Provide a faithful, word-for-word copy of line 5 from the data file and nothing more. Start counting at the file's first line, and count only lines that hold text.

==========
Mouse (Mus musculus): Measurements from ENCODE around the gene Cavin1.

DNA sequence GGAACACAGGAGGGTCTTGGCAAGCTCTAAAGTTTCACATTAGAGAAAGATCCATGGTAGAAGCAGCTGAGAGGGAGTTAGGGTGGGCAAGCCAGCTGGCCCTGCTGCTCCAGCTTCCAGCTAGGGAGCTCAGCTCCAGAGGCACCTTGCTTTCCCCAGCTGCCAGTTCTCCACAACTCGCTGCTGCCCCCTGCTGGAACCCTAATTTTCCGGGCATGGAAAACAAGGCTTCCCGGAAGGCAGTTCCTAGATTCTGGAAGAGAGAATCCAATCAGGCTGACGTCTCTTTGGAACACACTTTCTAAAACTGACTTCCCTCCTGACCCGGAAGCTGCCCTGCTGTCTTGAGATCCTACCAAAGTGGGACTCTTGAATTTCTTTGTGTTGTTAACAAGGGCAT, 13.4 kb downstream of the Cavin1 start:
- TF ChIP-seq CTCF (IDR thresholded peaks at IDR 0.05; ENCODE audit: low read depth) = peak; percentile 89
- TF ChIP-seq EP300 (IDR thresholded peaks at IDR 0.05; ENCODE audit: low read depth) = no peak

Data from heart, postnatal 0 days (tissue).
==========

Data from heart, postnatal 0 days (tissue).